8.3 – First version of the high-fidelity prototype

We decided to create a more elaborate prototype, but with a limited number of screens, to achieve greater accuracy by testing only two features: Paying vehicle taxes and scheduling vehicle maintenance (revisions). In this first version of the high-fidelity prototype, we have already started to define the graphic elements and the visual language of the solution.

8.4 – Usability testing the first version of the prototype

Six usability tests were carried out where participants were given two missions: First, they would have to schedule a change of the front tires of their vehicle, and then they would have to pay their vehicle tax.

All participants were able to complete both missions, with 5 out of 6 having great ease in the process. Even so, it was possible to identify possible problems. We observed difficulties in understanding icons and buttons on several screens, and also some problems related to the choice of words within the prototype (Ux writing). We plot all the problems we observe using atomic research to generate conclusions and continue the development of the solution.

8.5 – Second version of the high-fidelity prototype

Even though we were able to validate a part of the solution’s UI using the first version of the high-fidelity prototype, it was still very limited to test the different paths (flows) that the user could take to solve a task. In addition, it also did not have everything that was proposed for the MVP, as it was intended to be built quickly to test the two main features.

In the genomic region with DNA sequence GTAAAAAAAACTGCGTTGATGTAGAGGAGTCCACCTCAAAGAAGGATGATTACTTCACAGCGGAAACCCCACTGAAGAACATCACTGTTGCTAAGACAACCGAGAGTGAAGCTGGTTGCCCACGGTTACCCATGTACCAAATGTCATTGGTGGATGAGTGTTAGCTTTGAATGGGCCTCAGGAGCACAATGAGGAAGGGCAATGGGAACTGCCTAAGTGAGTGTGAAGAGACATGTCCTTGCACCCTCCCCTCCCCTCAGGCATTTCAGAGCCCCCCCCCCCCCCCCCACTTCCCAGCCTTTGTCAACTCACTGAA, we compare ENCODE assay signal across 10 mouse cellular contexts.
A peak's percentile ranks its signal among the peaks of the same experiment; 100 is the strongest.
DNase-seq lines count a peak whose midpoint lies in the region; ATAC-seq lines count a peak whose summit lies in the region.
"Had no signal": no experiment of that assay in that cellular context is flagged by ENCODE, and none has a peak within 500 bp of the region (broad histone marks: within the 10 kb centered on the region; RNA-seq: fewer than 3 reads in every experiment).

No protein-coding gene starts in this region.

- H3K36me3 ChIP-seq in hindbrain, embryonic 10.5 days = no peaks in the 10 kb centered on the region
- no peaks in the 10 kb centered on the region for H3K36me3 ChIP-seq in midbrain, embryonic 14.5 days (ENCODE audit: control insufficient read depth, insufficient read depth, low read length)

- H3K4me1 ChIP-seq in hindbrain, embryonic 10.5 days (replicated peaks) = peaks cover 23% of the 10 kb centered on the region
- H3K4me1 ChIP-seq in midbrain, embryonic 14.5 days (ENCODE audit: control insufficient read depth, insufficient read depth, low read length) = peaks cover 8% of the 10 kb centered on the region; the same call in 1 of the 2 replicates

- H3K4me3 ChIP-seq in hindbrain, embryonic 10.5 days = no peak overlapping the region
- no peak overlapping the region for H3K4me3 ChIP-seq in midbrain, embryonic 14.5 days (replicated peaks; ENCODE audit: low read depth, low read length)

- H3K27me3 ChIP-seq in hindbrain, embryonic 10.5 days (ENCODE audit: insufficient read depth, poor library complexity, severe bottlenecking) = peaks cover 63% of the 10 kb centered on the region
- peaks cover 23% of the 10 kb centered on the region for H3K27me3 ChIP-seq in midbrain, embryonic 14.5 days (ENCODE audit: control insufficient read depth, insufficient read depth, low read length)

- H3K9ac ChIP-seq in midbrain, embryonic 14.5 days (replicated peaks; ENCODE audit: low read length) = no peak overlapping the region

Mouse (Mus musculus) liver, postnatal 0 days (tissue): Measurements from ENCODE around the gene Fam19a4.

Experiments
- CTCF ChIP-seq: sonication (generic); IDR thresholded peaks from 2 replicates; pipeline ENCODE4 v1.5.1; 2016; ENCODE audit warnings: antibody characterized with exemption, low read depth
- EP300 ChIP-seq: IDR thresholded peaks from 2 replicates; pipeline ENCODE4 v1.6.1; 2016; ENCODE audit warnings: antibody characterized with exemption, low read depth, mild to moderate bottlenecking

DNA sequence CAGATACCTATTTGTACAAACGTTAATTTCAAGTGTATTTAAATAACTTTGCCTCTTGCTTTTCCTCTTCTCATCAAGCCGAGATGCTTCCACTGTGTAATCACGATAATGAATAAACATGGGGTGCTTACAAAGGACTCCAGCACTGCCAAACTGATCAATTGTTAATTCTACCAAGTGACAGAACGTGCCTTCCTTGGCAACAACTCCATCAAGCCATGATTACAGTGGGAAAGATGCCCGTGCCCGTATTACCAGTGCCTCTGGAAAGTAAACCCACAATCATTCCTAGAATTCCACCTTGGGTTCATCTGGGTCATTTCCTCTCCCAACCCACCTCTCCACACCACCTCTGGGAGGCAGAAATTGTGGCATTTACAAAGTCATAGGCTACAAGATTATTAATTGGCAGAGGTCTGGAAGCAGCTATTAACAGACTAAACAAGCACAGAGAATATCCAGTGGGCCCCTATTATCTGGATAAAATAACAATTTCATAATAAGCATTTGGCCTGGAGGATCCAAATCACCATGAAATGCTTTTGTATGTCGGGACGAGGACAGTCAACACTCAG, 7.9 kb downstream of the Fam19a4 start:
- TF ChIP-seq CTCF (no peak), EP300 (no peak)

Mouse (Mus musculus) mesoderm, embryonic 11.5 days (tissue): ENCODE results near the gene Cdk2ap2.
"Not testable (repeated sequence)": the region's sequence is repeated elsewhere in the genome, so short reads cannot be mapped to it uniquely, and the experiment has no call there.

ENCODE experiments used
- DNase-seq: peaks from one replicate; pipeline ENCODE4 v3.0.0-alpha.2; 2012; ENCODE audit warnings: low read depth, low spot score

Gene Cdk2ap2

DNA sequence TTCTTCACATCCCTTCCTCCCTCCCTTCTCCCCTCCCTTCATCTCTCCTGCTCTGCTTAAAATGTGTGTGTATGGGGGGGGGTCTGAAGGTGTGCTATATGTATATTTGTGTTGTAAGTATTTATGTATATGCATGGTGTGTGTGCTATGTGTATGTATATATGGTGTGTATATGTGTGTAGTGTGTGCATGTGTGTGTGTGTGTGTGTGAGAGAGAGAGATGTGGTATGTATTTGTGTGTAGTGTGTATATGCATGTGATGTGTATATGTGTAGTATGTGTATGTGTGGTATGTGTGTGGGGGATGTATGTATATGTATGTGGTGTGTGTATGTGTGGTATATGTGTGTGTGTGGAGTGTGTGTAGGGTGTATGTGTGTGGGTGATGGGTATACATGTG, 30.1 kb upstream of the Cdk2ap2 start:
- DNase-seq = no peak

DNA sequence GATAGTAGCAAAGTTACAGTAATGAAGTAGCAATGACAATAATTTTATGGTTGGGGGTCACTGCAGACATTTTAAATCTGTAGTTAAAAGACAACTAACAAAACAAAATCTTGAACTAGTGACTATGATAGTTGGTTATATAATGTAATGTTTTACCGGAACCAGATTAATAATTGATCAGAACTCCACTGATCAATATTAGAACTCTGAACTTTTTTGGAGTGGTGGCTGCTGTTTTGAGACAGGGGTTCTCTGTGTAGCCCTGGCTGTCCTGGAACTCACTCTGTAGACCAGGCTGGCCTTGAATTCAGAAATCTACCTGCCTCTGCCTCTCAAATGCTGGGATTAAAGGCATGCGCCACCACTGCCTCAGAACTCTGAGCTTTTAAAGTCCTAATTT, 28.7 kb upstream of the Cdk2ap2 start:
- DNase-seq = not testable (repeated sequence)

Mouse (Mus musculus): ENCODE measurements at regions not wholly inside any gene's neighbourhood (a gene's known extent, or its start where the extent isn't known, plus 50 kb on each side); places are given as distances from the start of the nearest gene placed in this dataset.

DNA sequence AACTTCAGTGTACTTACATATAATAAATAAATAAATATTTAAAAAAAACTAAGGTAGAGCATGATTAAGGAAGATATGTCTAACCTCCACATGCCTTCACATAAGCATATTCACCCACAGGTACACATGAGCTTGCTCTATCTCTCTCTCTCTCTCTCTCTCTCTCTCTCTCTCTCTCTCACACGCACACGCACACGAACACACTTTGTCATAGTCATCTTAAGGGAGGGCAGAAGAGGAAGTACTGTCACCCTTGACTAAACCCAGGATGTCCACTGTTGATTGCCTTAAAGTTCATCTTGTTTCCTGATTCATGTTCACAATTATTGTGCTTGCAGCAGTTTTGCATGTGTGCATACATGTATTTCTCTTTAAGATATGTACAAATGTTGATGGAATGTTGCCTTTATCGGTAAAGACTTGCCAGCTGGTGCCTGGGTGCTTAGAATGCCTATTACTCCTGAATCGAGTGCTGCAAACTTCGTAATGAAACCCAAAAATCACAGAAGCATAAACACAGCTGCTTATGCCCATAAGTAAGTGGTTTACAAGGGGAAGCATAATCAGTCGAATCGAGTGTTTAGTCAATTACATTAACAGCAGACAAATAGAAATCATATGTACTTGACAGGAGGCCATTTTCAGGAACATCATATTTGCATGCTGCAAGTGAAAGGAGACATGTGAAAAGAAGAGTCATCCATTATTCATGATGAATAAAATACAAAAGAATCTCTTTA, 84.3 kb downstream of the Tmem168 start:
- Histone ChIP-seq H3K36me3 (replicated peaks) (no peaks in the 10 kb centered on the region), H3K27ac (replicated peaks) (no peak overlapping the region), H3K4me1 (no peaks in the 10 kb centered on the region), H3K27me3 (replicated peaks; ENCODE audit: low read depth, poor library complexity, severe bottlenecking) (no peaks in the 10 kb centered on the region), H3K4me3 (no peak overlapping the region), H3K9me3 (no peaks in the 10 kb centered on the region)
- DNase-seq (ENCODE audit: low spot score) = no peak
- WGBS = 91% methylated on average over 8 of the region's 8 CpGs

So we went ahead and built a second version of the prototype, this one already applying all the lessons learned from the usability tests made with the previous prototypes and with all the features planned for the MVP, in addition to all the account and vehicle registration screens. The main change in this version was the addition of a Navigation Bar and the separation of the review scheduling part from the tax payment part, and the addition of new features.

8.5 – Usability testing the second version of the prototype

We scheduled usability tests right away to understand how this second version of the prototype was doing. We schedule with the same people who had already tested before and with new participants as well. We planned four missions with the aim of testing the new navigation bar and the new features. In summary, the missions were as follows: 1) Create an account, register a vehicle and pay its taxes using the app. 2) Schedule the replacement of the front tires. 3) Find within the app when was the last time you changed your brake pads. 4) Pay a fine within the app.